MC Hammersmith Electrifies the South East: An Exclusive Chat with the Freestyle Maestro!


Dive into the extraordinary world of MC Hammersmith, the revolutionary freestyle rapper who defies expectations by emerging from the “ghetto” of middle-class West London.  Explore the influences, challenges, and triumphs that have shaped his unique artistic path.

Can you tell us about your journey from a middle-class private school in Hammersmith to becoming a renowned freestyle rapper and comedian? How did your background influence your comedic style?

I’ve always been a huge fan of hip hop, and I got into improv as a teenager, so combining the two seemed like the natural thing for me to do. My comedic style is very awkward and uptight, for which private school prepared me perfectly.

Your academic background includes a Master’s degree in Linguistics specializing in phonology. How has your expertise in linguistics influenced your approach to freestyle rap, and how do you use it to create spontaneous and improvised rhymes?

Learning about phonology and prosody was useful – so I do think I know why some words rhyme better, or sound more satisfying, than other words. I think it probably sharpens the instincts. Equally, Tupac never studied formal Linguistics, and he’s pretty good.

You’ve spoken about your struggle with OCD and how it led to an obsession with rhyming. Could you elaborate on how this condition has shaped your creative process, and how do you manage it while performing on stage?

I told myself when I was first learning to freestyle rap – if you think of a rhyme, write it down. That was in 2015, and my rhyme book is over 20,000 words long now. Being so strict about it was great for the memory. OCD is all about sticking to rules, which is great when the rules are actually helpful. I love rules. Rules make fun safe.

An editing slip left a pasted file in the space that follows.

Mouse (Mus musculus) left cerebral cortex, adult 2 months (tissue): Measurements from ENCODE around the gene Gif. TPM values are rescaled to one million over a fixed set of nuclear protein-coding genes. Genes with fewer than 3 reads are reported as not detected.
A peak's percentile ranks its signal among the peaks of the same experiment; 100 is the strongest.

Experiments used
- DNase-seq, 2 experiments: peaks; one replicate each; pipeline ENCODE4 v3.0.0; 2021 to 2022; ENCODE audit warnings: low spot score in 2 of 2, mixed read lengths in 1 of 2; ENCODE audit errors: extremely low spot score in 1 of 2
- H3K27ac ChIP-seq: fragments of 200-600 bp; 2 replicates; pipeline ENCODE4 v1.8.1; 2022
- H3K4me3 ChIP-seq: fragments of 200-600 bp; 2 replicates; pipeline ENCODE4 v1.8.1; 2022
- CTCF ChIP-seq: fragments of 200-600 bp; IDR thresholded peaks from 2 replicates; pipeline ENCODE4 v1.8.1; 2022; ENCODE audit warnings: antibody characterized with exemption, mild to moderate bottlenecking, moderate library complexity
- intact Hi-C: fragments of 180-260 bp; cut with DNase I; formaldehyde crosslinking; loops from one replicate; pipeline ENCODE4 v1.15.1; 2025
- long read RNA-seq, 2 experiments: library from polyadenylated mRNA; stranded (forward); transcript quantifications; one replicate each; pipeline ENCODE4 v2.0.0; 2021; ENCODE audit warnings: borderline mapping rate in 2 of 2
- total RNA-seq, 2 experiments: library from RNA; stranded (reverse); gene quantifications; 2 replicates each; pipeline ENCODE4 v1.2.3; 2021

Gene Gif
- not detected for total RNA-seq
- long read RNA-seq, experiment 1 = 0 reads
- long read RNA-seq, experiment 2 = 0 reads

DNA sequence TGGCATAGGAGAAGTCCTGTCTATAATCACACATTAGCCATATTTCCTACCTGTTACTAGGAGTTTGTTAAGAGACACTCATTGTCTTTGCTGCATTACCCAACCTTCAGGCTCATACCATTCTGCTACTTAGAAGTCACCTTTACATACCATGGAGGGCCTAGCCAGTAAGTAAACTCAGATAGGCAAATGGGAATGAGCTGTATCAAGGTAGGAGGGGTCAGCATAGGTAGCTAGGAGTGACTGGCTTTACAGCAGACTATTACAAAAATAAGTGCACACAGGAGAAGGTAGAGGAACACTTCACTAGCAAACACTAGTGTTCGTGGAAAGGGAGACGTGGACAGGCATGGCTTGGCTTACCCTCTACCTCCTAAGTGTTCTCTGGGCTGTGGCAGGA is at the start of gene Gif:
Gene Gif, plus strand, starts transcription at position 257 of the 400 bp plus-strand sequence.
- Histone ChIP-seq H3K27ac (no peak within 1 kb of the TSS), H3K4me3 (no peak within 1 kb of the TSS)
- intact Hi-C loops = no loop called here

When I’m onstage, I never feel my OCD in action. I’m completely in the moment and able to live outwit it. Well, during a good gig. During a bad gig it’s awful. I did a corporate gig in Mansfield once that was so bad I almost had a panic attack. Looking back, it’s a pretty funny image though. Me sweating profusely in front of 100 disinterested chartered surveyors.

 Your freestyle raps are known for their spontaneity and speed. Could you share your creative process when you step on stage for an improvised performance? How do you come up with rhymes on the spot?

My creative process is nowhere near as involved as people think. I just jump between target words by chaining together set-ups, and try and leave gaps so the best rhymes go at the end.  I’ve also learned thousands and thousands of rhymes, so I don’t need to come up with them on the spot. Turns out, it’s all just practice. Who knew?!

In addition to your freestyle rap, you’ve gained recognition for your scripted hip-hop comedy videos and writing for “Epic Rap Battles of History.” How do you approach scripted comedy versus freestyle, and what do you find most enjoyable about each?

They’re actually surprisingly similar. Put your best punchlines on lines 4, 8, 12 and 16. They just work better there in a 4/4 hip hop backbeat. The rest is filler, justification, freewheeling, icing on the cake. I love that about both of them.

MC Hammersmith: Straight Outta Brompton will be at The Glee Club Oxford on 25th April, Leicester Square Theatre London on 27th April and Brighton’s Old Market on 28th April

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